The effect of temperature on ability of Lepeophtheirus salmonis to infect and persist on Atlantic salmon

Overview
TitleThe effect of temperature on ability of Lepeophtheirus salmonis to infect and persist on Atlantic salmon
AuthorsDalvin S, Are Hamre L, Skern-Mauritzen R, Vågseth T, Stien L, Oppedal F, Bui S
TypeJournal Article
Journal NameJournal of fish diseases
VolumeN/A
IssueN/A
Year2020
Page(s)N/A
CitationDalvin S, Are Hamre L, Skern-Mauritzen R, Vågseth T, Stien L, Oppedal F, Bui S. The effect of temperature on ability of Lepeophtheirus salmonis to infect and persist on Atlantic salmon. Journal of fish diseases. 2020 Sep 03.

Abstract

The salmon louse (Lepeophtheirus salmonis) is an ecologically and economically important parasite of salmonid fish. Temperature is a strong influencer of biological processes in salmon lice, with development rate increased at higher temperatures. The successful attachment of lice onto a host is also predicted to be influenced by temperature; however, the correlation of temperature with parasite survival is unknown. This study describes the effects of temperature on infection success, and survival on the host during development to the adult stage. To accurately describe infection dynamics with varying temperatures, infection success was recorded on Atlantic salmon (Salmo salar) between 2 and 10°C. Infection success ranged from 20% to 50% and was strongly correlated with temperature, with the highest success at 10°C. Parasite loss was monitored during development at eight temperatures with high loss of lice at 3 and 24°C, whilst no loss was recorded in the temperature range from 6 to 21°C. Sea temperatures thus have large effects on the outcome of salmon louse infections and should be taken into account in the management and risk assessment of this parasite. Improving understanding of the infection dynamics of salmon lice will facilitate epidemiological modelling efforts and efficiency of pest management strategies.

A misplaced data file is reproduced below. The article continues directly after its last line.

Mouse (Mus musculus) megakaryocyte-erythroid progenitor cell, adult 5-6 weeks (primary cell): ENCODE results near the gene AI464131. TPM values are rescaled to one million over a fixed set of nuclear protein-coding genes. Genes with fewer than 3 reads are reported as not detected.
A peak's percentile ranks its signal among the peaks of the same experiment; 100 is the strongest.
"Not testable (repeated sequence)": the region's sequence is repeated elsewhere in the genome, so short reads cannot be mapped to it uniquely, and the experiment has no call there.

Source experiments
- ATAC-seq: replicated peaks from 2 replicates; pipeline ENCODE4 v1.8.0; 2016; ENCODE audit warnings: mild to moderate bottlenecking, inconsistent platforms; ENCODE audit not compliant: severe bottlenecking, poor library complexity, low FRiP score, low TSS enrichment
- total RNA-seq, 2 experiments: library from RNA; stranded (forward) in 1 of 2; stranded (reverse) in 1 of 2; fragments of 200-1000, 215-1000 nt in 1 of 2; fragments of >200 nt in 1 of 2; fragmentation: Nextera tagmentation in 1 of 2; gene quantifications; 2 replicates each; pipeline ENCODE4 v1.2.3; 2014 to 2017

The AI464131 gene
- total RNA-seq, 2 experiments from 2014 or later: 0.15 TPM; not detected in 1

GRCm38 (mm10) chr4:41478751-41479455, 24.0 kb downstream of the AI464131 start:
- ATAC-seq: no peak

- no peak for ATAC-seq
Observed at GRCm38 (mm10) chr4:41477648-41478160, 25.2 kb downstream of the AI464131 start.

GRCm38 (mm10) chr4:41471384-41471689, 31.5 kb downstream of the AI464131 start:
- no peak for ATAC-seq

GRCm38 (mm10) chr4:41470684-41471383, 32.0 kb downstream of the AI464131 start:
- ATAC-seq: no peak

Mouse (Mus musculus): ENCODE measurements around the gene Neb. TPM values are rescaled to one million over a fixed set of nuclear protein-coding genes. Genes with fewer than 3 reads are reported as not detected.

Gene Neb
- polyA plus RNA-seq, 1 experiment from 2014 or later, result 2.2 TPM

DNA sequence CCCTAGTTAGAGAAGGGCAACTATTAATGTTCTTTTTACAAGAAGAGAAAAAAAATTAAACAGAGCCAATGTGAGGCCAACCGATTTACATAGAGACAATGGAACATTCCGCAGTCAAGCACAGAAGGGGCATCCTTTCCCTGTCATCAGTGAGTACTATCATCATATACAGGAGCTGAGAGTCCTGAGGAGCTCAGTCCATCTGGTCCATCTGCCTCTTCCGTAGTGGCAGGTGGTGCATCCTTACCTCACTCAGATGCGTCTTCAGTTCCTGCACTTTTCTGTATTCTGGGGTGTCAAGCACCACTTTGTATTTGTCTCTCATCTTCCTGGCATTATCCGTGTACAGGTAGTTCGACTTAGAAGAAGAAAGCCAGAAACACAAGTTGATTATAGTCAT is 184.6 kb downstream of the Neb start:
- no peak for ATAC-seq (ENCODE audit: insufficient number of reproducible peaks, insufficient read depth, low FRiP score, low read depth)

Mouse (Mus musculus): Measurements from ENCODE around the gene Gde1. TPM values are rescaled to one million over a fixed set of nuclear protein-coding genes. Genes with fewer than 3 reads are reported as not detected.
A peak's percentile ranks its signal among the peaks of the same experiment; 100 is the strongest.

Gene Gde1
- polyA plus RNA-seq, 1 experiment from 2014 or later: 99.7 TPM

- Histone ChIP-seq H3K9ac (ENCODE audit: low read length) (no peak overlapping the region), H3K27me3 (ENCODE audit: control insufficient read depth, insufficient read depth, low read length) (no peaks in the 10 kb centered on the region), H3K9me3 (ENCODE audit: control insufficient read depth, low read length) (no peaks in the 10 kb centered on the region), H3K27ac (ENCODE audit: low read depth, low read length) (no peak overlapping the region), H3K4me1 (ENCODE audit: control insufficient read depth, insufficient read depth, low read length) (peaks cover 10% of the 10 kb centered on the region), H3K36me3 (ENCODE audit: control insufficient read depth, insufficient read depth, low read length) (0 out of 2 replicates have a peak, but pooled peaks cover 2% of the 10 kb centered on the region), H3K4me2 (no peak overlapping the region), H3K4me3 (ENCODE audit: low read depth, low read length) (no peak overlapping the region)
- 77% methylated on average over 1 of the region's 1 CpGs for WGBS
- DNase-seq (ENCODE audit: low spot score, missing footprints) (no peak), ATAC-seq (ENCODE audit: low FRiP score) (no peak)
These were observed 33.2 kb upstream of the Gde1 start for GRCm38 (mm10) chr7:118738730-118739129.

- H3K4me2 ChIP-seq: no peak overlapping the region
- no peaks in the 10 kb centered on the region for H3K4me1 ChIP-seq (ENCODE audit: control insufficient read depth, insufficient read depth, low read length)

Author Details
Additional information about authors:
Details
1Sussie Dalvin
2Lars Are Hamre
3Rasmus Skern-Mauritzen
4Tone Vågseth
5Lars Stien
6Frode Oppedal
7Samantha Bui
Properties
Additional details for this publication include:
Property NameValue
Journal CountryEngland
Publication TypeJournal Article
Language Abbreng
LanguageEnglish
Copyright© 2020 The Authors. Journal of Fish Diseases published by John Wiley & Sons Ltd.
Elocation10.1111/jfd.13253
DOI10.1111/jfd.13253
Journal AbbreviationJ. Fish Dis.
Publication Date2020 Sep 03
eISSN1365-2761
ISSN1365-2761
Publication ModelPrint-Electronic
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PMID: PMID:32882750